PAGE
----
I've done static holds before (taking weight out and just holding it) and I really never got much out of it other than being sore.

    When lowering weights (especially raw) there is a really fine line between lowering it too fast and not fast enough. You want to come down fast enough that it builds up the stretch reflex as well as doesn't waste energy, but if you come down too fast it'll cause you to lose all tension in your body and setup, giving you nothing to push against at the press.

    Negatives just kinda hurt both those issues by teaching you to lower weights slower as well as wasting energy.

    I've missed weights in the gym that I brought down far too slow, turned around and smashed them by bringing it down at the right speed - yes raw. Obviously the speed thing is a little different equipped.


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    What about weight releasers. More harm then good with too much on the releaser? Is it just a glorifide negative after a certain weight? We have been using them lately. Any one have a ideal weights for them for speed work?
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  9. #9
    Westside Bencher Travis Bell's Avatar
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    As in using weight releasers for overload? I've never done it but if we are talking about someone who's max is say 400 and adding 40lbs in weight releasers I'm not sure would achieve anything different than normal negatives

    I really liked using weight releasers for helping get used to moving max weights quickly. So say for the same person who's max is 400, using 360 and adding 40lbs in weight releasers. Weight comes down the same speed but you get the advantage of training yourself to move that weight faster.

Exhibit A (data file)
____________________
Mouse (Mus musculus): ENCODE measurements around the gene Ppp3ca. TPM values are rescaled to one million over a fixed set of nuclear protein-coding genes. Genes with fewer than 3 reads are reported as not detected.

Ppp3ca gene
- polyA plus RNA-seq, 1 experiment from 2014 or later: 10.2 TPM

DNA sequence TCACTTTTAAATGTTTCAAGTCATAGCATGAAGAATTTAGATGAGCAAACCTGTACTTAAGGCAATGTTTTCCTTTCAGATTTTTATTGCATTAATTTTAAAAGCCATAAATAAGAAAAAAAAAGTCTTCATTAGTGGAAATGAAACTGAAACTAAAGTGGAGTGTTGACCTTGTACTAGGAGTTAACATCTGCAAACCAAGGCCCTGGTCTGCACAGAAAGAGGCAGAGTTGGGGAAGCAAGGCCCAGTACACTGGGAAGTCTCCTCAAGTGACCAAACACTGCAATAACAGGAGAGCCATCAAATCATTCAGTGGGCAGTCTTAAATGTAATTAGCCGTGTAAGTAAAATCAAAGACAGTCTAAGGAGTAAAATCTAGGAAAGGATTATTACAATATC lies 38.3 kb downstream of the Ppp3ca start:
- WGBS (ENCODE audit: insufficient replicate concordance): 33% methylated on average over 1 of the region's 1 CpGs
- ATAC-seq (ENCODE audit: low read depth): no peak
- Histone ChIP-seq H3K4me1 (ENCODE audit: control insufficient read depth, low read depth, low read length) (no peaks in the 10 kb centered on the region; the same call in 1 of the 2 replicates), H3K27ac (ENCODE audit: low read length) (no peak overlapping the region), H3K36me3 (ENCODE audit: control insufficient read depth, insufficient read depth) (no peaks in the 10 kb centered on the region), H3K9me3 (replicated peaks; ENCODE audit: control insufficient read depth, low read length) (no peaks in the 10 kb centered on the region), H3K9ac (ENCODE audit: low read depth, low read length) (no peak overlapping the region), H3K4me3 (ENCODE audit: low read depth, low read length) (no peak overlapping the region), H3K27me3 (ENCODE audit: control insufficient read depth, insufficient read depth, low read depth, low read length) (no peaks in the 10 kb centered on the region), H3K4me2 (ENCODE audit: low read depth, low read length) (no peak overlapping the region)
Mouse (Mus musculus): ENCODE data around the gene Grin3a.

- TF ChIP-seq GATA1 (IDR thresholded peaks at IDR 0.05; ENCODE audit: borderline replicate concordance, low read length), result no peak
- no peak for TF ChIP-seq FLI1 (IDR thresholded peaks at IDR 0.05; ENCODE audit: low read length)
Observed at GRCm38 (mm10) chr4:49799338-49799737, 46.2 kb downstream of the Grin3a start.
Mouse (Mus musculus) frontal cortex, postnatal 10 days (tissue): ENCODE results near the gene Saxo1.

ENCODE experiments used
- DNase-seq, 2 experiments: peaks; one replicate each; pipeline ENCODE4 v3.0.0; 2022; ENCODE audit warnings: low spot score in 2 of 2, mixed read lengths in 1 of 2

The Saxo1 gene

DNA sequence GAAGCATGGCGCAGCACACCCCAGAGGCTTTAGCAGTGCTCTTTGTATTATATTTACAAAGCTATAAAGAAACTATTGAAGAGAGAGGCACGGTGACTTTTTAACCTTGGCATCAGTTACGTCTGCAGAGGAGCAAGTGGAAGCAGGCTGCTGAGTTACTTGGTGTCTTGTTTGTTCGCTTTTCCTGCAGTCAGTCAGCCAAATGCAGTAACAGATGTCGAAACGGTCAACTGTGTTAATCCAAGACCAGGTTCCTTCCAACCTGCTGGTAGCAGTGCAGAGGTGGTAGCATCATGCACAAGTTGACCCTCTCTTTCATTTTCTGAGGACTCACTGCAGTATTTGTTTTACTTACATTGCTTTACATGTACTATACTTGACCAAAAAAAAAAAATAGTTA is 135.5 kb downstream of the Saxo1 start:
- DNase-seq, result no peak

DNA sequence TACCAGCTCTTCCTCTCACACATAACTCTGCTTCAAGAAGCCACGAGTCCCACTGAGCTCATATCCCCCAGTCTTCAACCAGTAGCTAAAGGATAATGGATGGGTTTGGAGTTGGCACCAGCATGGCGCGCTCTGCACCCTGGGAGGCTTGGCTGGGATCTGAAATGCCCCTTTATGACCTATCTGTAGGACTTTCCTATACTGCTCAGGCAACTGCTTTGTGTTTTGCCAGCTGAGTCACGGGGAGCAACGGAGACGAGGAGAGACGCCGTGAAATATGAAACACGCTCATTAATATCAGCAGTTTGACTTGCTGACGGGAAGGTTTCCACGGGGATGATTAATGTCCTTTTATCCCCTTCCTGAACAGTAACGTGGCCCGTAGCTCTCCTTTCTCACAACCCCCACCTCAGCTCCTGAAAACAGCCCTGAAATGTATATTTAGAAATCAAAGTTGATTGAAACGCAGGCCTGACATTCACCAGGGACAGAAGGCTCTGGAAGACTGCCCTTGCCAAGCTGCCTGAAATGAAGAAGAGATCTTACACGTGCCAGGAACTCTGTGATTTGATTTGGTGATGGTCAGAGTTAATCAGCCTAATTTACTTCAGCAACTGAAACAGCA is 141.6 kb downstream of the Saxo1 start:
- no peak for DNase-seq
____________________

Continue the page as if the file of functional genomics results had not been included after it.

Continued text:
The fundamental problem with weight releasers is that they are a pain in the neck to setup and rotate between training partners.


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  10. #10
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    I think Travis has hit on one of the most important aspects of benchpressing- timing. I think it' s the cause of more missed lifts/ training problems is coordinating one' s optimal timing for lowering raising the bar both raw and shirted. This is another reason Im against negatives, as they reenforce bad habits

  11. #11
    Senior Member Invain's Avatar
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    I think it's a terrible idea for powerlifting. The last thing you need is increased risk of injury.
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  12. #12
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    I think doing a negative is very similar to missing a lift. Missing a lift is far more taxing than making it. Why do something that's more taxing unless you get a superior benefit?
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  13. #13
    Westside Bencher Travis Bell's Avatar
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    Very good point Marcus. I'm twice as sore from meets where I've missed a lift as opposed to times when you hit all attempts


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  14. #14
    Super Moderator vdizenzo's Avatar
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    I think the technical name for overloading negatives is a miss.